Light touch

Wright State senior Joseph Carroll named Intern of the Year by College of Engineering and Computer Science

As part of an internship, Joseph Carroll, a mechanical engineering major at Wright State, experimented with a high-intensity light to kill weeds. (Photos by Erin Pence)

Helping to perfect a way to kill weeds without saturating the soil with harmful chemicals has become a big part of the working life of Wright State University engineering student Joseph Carroll.

Carroll can often be found at the offices of Global Neighbor, Inc., experimenting with high-intensity light — a death ray for weeds and their seeds.

“We are actually using directed energy, which is primarily different wavelengths of light, to kill weeds and make weed seeds unviable without regrowth,” he said.

Carroll’s work has resulted in his selection as the 2018-19 Intern of the Year of the College of Engineering and Computer Science.

In his letter nominating Carroll, Global Neighbor founder Jon Jackson said he has worked with more than 50 interns over the years and that Carroll “definitely stands out.”

He said Carroll thoroughly researched floral attributes, wavelength emissions and worked with his professors and outside labs to gain a strong technical foundation. And he crafted experiments to show that a directed-energy technique could make weed seeds inviable, an extension to the technique.

“The great thing about Joe is we challenged him with a lot of stuff that no one’s done before,” said Jackson. “Most interns need to be baby-stepped through the work. Joe was much more independent.”

Carroll grew up in Kettering. His father is operations manager at a Dayton machine shop and also races stock cars. Carroll remembers hanging out with his father at the Shady Bowl Speedway as a young boy, playing with toy cars in the dirt.

“I grew up around race cars,” he said. “How things work has always intrigued me since a young age.”

Carroll recently bought his own stock car and has begun racing competitively. In his first race, last fall, he finished ninth in a field of 64.

“It was pretty crazy,” he said. “I had never done anything like that before. It’s definitely an adrenalin rush. It’s like being on a roller coaster without the security of being strapped in.”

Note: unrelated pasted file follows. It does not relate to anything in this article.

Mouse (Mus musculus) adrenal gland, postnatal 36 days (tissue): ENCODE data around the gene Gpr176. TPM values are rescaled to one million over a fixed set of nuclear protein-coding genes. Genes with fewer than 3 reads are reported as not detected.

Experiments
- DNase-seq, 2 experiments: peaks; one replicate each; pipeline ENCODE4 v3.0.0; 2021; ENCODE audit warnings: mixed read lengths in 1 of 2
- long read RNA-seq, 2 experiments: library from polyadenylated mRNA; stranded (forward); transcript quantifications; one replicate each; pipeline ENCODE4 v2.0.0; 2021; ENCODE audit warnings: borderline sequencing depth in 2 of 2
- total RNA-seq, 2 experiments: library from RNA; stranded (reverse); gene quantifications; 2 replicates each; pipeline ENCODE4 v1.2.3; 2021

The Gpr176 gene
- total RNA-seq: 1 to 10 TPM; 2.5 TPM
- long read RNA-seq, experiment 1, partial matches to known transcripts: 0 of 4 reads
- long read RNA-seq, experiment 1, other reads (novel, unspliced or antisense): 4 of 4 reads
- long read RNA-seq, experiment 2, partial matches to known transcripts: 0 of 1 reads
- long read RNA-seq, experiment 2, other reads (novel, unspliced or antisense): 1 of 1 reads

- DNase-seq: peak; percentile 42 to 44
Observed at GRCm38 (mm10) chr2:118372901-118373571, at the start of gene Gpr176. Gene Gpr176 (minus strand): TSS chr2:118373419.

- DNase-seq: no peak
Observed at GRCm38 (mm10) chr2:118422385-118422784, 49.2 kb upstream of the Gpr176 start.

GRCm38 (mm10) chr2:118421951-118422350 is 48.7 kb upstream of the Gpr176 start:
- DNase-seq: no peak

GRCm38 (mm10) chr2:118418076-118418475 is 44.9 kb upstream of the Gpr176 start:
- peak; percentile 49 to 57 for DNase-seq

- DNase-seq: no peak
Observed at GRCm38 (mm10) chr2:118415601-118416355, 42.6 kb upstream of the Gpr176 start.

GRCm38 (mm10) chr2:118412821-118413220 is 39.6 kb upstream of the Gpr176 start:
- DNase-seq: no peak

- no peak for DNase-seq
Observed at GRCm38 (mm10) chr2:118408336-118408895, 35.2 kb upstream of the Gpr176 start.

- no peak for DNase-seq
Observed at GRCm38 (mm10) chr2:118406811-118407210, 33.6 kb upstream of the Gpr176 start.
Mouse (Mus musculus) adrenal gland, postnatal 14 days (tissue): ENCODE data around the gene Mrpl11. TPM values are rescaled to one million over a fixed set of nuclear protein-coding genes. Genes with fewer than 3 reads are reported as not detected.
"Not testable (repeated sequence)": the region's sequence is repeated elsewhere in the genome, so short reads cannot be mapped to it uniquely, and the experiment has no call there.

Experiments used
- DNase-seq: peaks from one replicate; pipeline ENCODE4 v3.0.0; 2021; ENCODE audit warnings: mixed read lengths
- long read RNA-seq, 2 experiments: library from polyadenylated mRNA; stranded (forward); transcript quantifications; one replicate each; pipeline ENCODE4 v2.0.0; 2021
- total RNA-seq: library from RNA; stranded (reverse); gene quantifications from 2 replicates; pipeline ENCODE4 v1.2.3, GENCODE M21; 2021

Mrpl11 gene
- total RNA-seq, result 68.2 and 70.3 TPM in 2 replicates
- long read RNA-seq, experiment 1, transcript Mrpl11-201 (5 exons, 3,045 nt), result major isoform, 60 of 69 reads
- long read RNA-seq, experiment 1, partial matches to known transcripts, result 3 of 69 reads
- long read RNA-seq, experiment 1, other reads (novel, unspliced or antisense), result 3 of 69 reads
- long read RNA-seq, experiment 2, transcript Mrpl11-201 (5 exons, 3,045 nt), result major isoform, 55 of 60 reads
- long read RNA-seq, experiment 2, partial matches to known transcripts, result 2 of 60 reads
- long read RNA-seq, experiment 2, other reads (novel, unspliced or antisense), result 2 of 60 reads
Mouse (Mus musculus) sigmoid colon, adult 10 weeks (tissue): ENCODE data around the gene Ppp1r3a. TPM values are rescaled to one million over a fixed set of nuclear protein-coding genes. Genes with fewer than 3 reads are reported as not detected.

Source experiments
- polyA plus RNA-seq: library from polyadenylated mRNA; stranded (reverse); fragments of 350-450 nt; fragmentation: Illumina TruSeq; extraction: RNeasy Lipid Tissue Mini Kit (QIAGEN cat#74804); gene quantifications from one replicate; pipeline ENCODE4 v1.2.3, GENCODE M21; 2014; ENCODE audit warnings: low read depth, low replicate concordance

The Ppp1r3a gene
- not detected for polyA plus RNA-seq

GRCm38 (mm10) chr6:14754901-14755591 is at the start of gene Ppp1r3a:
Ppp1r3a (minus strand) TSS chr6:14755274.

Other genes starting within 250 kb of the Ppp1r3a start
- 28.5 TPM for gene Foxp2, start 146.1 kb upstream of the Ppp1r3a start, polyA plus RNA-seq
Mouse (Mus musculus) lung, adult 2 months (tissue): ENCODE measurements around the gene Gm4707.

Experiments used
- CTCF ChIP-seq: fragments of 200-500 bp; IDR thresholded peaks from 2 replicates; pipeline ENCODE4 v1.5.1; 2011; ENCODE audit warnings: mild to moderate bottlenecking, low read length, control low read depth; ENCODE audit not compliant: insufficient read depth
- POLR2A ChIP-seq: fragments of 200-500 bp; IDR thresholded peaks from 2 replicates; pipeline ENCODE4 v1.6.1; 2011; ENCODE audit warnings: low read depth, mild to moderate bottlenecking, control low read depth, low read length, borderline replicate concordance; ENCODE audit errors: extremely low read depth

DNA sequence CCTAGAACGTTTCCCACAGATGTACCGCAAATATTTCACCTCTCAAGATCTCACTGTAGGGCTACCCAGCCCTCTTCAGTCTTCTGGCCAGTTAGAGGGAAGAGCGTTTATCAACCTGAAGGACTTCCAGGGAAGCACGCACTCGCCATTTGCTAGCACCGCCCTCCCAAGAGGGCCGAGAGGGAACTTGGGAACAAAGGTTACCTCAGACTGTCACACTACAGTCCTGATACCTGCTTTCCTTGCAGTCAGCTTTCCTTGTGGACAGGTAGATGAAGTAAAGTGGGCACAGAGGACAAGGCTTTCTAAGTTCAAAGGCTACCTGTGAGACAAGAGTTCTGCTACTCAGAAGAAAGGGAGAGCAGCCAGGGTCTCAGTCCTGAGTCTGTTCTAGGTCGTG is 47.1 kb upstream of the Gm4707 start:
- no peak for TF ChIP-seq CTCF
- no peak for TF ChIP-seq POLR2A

After graduating from Fairmont High School in 2015, Carroll enrolled at Wright State, drawn by the university’s reputation. He majors in mechanical engineering and is scheduled to graduate at the end of the fall semester.

In the summer of 2017, Carroll began his internship at Global Neighbor, a Centerville company that makes NatureZap, a tool sold for residential use that kills weeds without the use of harmful herbicides.

Joseph Carroll is interested in getting involved in green technology as a career after he graduates from Wright State.

Jackson founded Global Neighbor in 2002, but the energy efforts started in earnest in 2014. The company outcompeted more than 100 other organizations to win a contract from the Defense Department to develop technology to kill weeds without the use of chemicals. Global Neighbor is currently working on modifying its technology for agricultural use.

“The use of chemicals is a very big issue in agriculture,” said Carroll. “We’re so dependent on chemicals that there is almost no way around it unless something like we’re doing takes the forefront.”

Carroll has helped prove the high-intensity light technology for agricultural use and develop multiple proofs of concepts that are patent pending. He said the next step is to commercialize it as an agricultural product that is energy efficient and effective.

“Farmers will be able to douse their fields with high-intensity light that will be absorbed by the weeds and the soil; if you can imagine a long sled with high-intensity lights that would move between each row of crop and hit the weeds for two to three seconds,” he said.

Carroll is interested in getting involved in green technology as a career after he graduates. That doesn’t surprise Jackson.

“Joe rose to the challenge to help a small technology company create a ground-breaking solution to help reduce herbicide-related issues,” Jackson wrote. “He represents the best of WSU.”

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